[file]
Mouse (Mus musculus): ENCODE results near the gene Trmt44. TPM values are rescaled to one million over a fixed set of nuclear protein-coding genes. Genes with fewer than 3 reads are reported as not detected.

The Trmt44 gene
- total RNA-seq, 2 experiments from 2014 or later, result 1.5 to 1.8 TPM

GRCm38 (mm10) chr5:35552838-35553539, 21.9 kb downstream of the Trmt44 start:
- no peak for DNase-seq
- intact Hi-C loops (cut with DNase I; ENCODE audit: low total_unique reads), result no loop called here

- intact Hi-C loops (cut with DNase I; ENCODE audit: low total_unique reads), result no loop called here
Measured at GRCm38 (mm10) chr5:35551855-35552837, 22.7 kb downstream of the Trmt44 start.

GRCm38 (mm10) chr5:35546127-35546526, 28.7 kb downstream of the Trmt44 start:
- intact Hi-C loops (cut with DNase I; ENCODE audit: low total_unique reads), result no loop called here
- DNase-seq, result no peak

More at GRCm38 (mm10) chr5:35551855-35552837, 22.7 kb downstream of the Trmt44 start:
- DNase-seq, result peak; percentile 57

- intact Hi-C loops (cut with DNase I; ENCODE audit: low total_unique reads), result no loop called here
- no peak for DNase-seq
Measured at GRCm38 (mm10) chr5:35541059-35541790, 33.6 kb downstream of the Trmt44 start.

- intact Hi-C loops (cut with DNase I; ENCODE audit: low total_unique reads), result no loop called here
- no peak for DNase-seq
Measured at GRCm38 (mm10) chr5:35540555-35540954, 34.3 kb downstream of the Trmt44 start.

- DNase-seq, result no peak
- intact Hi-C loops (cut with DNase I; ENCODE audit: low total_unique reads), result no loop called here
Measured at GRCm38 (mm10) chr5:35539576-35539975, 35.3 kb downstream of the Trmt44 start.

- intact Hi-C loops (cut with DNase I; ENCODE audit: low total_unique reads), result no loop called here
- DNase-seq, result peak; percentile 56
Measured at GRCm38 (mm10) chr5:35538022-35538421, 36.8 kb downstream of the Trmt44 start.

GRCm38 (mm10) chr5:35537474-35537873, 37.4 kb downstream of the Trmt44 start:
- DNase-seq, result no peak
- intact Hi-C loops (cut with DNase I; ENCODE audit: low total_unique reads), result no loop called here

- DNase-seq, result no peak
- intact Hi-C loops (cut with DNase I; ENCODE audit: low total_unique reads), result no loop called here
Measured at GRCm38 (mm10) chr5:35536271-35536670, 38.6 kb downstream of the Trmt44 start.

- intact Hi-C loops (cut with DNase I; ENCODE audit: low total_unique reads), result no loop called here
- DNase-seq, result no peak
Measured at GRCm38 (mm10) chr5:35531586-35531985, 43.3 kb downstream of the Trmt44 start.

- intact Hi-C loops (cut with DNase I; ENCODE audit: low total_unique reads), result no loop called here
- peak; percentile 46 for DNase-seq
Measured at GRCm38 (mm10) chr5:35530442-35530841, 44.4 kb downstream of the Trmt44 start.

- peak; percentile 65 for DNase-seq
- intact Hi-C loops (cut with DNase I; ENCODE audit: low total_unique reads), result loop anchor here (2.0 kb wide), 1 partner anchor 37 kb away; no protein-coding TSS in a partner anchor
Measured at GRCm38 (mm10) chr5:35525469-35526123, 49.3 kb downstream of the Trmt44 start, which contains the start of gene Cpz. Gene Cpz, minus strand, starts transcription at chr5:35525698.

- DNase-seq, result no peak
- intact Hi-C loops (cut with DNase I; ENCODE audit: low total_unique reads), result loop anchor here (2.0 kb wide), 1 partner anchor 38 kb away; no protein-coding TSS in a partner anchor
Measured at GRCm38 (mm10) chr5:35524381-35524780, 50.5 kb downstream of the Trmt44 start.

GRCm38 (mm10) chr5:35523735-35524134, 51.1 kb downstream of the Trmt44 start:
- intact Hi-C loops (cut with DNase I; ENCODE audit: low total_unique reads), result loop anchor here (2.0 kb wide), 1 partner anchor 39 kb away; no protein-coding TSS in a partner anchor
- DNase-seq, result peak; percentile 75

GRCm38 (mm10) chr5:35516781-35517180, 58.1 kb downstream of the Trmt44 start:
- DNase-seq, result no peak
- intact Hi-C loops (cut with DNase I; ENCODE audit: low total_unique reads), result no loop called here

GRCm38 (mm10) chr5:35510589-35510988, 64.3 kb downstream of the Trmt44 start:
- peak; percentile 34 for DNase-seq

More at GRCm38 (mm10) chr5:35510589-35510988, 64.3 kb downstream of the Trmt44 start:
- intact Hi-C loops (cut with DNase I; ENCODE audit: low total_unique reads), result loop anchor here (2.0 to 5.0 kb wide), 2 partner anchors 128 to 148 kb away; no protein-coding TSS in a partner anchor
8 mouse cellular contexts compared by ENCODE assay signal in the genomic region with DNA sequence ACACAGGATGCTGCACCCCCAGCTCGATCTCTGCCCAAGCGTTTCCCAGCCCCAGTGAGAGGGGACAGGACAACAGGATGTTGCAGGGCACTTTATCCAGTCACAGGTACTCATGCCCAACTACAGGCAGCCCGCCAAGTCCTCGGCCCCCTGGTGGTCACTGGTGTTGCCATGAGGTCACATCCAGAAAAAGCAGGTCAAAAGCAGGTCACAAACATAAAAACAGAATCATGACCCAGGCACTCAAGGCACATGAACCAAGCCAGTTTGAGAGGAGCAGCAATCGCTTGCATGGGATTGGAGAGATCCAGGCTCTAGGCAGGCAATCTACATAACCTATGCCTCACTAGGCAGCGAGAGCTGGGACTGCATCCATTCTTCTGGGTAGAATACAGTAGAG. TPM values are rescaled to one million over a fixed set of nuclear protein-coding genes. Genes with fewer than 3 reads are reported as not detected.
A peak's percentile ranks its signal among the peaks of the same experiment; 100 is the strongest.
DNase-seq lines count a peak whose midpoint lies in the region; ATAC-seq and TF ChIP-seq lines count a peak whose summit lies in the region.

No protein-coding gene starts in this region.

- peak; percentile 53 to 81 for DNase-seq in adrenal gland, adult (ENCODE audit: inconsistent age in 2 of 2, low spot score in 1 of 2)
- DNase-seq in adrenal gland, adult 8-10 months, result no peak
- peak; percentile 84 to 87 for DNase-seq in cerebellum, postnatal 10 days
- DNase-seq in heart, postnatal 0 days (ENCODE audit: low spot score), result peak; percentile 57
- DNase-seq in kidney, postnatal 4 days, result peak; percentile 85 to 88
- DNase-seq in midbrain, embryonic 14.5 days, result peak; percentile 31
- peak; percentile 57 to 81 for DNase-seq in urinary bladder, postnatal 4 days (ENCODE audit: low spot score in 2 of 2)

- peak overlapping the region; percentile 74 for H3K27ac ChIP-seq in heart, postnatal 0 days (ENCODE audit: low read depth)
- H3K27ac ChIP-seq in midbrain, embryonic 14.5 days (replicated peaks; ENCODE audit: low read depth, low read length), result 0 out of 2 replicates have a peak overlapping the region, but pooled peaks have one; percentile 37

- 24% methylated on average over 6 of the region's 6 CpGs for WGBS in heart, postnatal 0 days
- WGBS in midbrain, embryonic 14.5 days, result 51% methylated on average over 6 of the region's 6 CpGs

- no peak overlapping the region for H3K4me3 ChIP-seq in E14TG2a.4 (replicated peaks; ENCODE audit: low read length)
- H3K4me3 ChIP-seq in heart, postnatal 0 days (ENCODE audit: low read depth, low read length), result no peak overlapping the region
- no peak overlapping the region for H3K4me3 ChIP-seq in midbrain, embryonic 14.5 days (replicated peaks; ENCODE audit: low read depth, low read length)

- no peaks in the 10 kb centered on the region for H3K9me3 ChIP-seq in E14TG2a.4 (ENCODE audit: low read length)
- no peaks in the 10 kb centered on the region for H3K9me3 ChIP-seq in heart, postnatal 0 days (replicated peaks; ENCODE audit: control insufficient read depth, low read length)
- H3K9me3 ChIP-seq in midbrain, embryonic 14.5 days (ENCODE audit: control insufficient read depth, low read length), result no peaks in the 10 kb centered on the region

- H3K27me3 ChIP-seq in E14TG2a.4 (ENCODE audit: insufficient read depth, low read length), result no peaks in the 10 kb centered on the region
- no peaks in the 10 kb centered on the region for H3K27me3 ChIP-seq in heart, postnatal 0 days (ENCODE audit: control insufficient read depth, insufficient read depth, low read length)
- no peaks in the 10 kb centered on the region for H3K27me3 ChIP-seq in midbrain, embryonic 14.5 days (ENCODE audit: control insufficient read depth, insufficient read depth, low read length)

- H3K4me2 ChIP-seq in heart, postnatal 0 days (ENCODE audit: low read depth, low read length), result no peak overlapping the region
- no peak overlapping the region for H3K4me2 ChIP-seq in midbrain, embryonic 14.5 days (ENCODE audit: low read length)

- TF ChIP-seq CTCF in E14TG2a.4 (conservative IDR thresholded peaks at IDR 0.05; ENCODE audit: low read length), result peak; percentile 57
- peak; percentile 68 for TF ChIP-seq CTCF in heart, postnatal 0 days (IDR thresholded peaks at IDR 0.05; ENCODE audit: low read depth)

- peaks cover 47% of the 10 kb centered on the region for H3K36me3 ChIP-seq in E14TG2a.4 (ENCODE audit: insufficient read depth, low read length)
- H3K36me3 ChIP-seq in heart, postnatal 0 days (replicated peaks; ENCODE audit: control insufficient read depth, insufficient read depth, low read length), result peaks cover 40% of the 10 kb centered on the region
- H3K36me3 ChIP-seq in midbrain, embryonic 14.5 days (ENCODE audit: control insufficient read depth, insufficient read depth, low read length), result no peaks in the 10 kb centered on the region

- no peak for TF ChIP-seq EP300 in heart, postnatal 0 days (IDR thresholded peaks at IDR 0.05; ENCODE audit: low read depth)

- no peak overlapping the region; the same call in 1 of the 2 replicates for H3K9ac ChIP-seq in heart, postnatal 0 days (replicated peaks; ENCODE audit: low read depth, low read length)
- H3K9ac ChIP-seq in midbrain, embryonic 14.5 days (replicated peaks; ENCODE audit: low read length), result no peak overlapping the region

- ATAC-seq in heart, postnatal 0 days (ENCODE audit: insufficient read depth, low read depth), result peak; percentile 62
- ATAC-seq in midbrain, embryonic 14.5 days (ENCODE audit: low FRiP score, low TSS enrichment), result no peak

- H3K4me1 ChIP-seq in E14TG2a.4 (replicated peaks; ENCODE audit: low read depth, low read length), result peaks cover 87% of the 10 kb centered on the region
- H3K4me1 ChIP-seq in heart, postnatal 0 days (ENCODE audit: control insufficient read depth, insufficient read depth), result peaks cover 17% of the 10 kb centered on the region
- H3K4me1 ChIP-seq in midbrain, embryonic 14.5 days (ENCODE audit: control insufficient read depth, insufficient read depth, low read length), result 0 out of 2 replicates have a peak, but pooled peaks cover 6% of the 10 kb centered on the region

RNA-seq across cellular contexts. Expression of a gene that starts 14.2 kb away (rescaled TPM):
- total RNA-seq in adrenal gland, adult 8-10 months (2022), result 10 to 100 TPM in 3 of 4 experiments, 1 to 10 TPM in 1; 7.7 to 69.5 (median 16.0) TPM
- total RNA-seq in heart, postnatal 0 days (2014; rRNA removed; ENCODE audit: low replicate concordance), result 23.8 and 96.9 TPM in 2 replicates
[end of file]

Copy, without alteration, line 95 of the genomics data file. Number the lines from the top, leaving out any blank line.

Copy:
- total RNA-seq in heart, postnatal 0 days (2014; rRNA removed; ENCODE audit: low replicate concordance), result 23.8 and 96.9 TPM in 2 replicates